I thought it would be interesting to map the religious observance of the Church of Jesus Christ of Latter-day Saints (Mormon) and the Jews. I’ve recently heard some podcasts and read some posts talking around this issue, so I thought, since I have at least one foot in each religion, I might give it a try.
BIG, GIANT DISCLAIMER: This is very GENERAL. It is not meant to apply to everyone. Some areas may be different for an individual. I am willing to discuss where you think I might have gotten it wrong, but please realize the GENERAL nature of it all.
First a few paragraphs of explanation.
The LDS faith is a relatively young (180 years old) religion and is governed from a very centralized structure. Judaism, on the other hand, is much older (anywhere from 6000 to 3500 years, depending on who you ask and what you consider the start of Judaism). Since the destruction of the Temple, it is very decentralized and there are only a few groups with any kind of centralized structure.
I divided the tables along the different groups of Judaism and overlaid Mormons to it. So definitions of the various groupings are in order.
Orthodox – The strictest of the Jewish divisions. They are divided into three distinct groups: Modern Orthodox Judaism and Haredi Judaism, and Hasidic sects. Also important in those divisions is where the Jews are Ashkenazic (mainly from Northern and Eastern Europe) or Sephardic (from Southern Europe, Africa and the Middle East). They follow different Rabbis and different interpretation of the Law. They are the most conservative of the Jewish groups and believe they follow the laws as given anciently. Women are held in a traditional role and do not openly participate in the worship services or have any role as a worship leaders. Priesthood, while largely ceremonial plays a role in worship services
Conservative – This group represents the largest group of Jews and the name can be deceiving. It does not imply conservatism as applied to politics, but it is an effort to “conserve” Jewish tradition through modernization of its teachings and practices. Begun in Germany in the 1850s, it strives to apply modern principles but traditional in practice. More liberal than Orthodox, it has no central leadership or specific declaration of belief. It would rather be known as Masorti or Traditional Judaism because of the confusion over the name conservative. Women have a much larger role in this movement and are allowed to be Rabbis, Cantors and perform all the rites of the faith the same as men. Priesthood, while also ceremonial, plays a role in Worship services
Reform – Traces its origins to the early 20th century in Europe and the US. It is the most liberal wing of the faith and values autonomy, modernity and universalism. The reform movement in Judaism challenged many traditionalist Jewish doctrines, adapted or eliminated practices, and introduced its own theological and communal innovations. It was the first group to offer full participation to women in its leadership and religious worship. Priesthood usually plays no role in worship services. Orthodox Jews do not even recognize the movement as being Jewish.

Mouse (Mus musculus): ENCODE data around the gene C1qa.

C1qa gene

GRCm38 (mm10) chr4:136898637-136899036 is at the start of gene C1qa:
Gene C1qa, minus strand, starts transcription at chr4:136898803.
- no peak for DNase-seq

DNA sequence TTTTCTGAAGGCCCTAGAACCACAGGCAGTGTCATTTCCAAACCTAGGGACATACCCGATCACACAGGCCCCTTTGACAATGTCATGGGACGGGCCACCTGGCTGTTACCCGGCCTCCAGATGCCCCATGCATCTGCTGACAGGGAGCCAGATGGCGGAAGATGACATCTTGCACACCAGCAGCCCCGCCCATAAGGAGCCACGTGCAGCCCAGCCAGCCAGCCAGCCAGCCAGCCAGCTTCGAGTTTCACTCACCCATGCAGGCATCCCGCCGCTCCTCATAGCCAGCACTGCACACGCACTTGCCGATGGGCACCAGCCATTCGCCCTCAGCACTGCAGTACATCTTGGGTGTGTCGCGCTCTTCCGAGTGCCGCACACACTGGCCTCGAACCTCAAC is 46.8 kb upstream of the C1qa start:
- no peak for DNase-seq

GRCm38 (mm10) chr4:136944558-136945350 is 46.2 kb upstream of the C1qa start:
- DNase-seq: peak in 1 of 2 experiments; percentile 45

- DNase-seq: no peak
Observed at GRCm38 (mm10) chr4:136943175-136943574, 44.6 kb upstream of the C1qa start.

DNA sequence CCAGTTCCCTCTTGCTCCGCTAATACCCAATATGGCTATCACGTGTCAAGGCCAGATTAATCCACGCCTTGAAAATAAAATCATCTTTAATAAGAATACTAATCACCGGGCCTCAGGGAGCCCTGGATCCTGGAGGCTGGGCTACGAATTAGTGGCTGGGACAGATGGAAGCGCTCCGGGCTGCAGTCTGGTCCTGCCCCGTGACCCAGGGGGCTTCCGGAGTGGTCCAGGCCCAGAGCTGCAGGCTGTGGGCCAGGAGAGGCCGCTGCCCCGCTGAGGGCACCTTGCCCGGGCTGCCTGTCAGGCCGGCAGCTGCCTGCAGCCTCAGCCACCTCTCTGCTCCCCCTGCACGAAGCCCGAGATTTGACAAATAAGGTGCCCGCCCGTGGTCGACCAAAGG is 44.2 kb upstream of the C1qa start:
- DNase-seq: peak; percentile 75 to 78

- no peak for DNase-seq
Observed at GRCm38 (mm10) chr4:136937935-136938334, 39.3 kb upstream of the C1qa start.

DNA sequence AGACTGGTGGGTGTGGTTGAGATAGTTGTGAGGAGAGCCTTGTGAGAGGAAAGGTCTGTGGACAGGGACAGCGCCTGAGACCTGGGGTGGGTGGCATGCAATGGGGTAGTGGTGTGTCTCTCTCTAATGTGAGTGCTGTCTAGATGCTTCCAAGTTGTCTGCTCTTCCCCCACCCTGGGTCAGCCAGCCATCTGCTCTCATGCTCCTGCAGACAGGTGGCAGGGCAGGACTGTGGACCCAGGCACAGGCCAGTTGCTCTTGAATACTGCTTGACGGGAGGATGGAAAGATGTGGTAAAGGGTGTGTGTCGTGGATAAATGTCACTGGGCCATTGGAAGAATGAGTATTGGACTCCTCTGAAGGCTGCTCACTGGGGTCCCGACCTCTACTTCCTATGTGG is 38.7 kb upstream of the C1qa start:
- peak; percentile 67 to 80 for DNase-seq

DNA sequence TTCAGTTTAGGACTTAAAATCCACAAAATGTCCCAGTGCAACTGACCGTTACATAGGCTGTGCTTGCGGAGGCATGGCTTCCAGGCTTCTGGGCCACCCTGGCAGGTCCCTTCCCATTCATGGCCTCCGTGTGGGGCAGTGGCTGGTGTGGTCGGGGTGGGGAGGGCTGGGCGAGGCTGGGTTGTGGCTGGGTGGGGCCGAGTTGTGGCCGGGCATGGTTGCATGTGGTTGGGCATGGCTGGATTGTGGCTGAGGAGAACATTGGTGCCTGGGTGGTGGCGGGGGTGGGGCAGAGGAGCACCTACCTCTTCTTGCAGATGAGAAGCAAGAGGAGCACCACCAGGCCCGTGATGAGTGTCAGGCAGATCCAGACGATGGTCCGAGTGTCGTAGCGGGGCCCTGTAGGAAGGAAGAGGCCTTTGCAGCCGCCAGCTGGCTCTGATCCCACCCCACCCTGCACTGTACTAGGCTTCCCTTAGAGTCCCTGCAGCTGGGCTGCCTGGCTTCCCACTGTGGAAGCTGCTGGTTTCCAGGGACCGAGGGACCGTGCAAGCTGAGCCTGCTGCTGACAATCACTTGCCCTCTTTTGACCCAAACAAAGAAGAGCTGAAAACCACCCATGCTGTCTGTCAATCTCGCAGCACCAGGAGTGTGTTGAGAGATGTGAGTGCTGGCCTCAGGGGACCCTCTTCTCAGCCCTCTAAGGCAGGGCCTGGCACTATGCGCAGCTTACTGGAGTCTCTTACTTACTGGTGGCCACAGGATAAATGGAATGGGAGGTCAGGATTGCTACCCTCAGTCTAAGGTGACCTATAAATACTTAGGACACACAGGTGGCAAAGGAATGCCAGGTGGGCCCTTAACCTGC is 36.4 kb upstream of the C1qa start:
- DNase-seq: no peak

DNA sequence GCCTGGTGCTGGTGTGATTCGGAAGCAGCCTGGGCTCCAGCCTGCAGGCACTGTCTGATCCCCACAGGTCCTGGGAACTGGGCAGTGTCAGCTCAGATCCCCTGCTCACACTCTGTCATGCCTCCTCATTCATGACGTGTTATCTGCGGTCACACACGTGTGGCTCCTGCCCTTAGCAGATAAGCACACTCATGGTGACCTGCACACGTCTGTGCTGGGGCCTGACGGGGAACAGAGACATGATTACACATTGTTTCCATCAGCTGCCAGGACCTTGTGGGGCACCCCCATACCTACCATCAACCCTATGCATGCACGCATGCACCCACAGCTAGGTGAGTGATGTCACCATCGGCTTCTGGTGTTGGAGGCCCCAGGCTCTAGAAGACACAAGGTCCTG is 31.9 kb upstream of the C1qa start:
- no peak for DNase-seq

Conservative – Those Mormons who fully embrace the faith, its teachings, practices and traditions. They may adhere to traditions which might not have real scripture basis and have a very strict interpretation of Sabbath practices, scripture study and prayer. They follow the words of the leaders as closely as possible. There may be little to no questioning of doctrines and practices. They try to do everything possible to lives the Gospel fully as they understand it. Very active.
Middle of the Road – Fully embraces the faith, its teachings, practices and cultural traditions. May question certain traditions as relevant in modern times and might be flexible on Sabbath adherence such as TV viewing, clothing (not wearing Sunday clothes all day). They might have a lot of questions about gospel doctrine and past practices but general manage to have a strong testimony. Active in Church and callings.
Liberal – These folks might embrace the gospel fully but with big questions about certain beliefs. They might also reject certain doctrine as being not fully explainable or in line with scripture or history. They question the words of leaders and apply those things which they understand have real value to their lives. They might reject some “advice” or teachings. Most liberal Mormons still attend some or all Church meetings, but do not always find satisfaction in the meeting content or the lessons. The gamut ranges from active to very less active. Less sure of the one true nature of the LDS Church. Might be known as New Order, Cafeteria or Buffet Mormons.